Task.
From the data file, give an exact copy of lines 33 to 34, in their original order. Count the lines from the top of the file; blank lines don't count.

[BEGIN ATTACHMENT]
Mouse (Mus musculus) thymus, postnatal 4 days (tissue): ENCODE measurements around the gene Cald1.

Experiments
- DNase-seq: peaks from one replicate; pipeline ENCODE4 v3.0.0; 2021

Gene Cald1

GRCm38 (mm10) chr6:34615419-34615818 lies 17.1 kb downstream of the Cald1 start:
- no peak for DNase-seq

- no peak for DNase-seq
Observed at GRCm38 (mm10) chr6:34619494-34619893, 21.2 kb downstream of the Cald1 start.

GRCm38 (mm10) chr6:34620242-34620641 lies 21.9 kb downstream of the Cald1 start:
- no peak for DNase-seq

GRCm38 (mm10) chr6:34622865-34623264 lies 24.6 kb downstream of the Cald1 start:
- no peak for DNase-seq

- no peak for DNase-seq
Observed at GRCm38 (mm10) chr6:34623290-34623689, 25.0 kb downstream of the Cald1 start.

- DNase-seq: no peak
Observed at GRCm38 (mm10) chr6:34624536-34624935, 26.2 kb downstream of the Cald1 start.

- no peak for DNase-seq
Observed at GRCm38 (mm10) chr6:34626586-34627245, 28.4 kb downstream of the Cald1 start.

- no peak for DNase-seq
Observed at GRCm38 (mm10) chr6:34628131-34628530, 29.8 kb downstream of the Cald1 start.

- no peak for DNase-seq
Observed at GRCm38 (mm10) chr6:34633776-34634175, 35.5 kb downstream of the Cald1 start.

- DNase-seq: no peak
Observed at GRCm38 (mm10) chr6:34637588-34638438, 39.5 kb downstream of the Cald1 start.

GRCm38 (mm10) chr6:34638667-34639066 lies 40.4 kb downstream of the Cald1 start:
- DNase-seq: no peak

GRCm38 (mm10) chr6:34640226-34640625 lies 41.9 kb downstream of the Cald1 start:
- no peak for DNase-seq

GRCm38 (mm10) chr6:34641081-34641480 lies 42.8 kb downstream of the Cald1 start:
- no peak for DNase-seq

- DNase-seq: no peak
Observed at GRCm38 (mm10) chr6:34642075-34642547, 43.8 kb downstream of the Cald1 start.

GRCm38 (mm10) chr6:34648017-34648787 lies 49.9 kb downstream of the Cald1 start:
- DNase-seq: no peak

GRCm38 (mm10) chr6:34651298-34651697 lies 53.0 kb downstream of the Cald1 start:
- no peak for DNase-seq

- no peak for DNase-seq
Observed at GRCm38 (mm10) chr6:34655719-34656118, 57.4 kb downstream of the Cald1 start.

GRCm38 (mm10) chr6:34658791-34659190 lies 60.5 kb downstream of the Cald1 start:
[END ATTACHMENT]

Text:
GRCm38 (mm10) chr6:34648017-34648787 lies 49.9 kb downstream of the Cald1 start:
- DNase-seq: no peak